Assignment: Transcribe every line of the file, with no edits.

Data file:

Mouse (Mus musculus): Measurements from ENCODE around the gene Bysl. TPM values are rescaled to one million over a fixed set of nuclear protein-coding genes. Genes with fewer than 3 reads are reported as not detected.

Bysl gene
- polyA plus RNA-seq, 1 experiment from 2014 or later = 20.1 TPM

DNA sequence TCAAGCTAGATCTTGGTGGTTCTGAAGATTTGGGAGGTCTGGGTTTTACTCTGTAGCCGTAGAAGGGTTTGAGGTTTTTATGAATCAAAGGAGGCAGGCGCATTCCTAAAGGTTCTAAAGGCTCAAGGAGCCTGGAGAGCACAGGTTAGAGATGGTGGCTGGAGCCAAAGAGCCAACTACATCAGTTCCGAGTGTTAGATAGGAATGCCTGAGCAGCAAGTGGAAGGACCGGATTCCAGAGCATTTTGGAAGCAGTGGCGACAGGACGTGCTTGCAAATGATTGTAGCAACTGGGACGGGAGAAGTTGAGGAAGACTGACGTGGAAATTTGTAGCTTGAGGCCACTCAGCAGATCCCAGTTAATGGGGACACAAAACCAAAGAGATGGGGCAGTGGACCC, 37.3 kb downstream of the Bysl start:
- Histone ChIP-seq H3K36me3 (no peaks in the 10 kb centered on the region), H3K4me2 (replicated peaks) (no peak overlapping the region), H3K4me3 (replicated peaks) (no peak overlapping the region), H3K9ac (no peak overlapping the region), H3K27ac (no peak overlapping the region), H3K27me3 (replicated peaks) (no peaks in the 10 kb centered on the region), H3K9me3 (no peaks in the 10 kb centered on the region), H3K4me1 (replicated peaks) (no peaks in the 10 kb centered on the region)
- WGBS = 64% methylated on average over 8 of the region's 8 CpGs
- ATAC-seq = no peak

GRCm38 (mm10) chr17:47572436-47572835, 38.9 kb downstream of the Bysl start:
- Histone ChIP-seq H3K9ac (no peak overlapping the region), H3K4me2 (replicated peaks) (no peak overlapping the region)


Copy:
Mouse (Mus musculus): Measurements from ENCODE around the gene Bysl. TPM values are rescaled to one million over a fixed set of nuclear protein-coding genes. Genes with fewer than 3 reads are reported as not detected.

Bysl gene
- polyA plus RNA-seq, 1 experiment from 2014 or later = 20.1 TPM

DNA sequence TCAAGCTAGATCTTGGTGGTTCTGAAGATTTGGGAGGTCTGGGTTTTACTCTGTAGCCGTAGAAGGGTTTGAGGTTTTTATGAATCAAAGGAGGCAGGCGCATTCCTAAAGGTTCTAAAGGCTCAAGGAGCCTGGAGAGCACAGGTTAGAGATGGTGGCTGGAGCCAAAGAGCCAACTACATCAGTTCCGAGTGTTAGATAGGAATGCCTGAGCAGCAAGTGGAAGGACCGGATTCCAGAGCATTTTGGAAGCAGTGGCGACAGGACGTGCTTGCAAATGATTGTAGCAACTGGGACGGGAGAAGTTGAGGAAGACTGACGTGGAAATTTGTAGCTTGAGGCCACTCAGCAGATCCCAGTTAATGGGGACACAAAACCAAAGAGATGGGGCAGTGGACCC, 37.3 kb downstream of the Bysl start:
- Histone ChIP-seq H3K36me3 (no peaks in the 10 kb centered on the region), H3K4me2 (replicated peaks) (no peak overlapping the region), H3K4me3 (replicated peaks) (no peak overlapping the region), H3K9ac (no peak overlapping the region), H3K27ac (no peak overlapping the region), H3K27me3 (replicated peaks) (no peaks in the 10 kb centered on the region), H3K9me3 (no peaks in the 10 kb centered on the region), H3K4me1 (replicated peaks) (no peaks in the 10 kb centered on the region)
- WGBS = 64% methylated on average over 8 of the region's 8 CpGs
- ATAC-seq = no peak

GRCm38 (mm10) chr17:47572436-47572835, 38.9 kb downstream of the Bysl start:
- Histone ChIP-seq H3K9ac (no peak overlapping the region), H3K4me2 (replicated peaks) (no peak overlapping the region)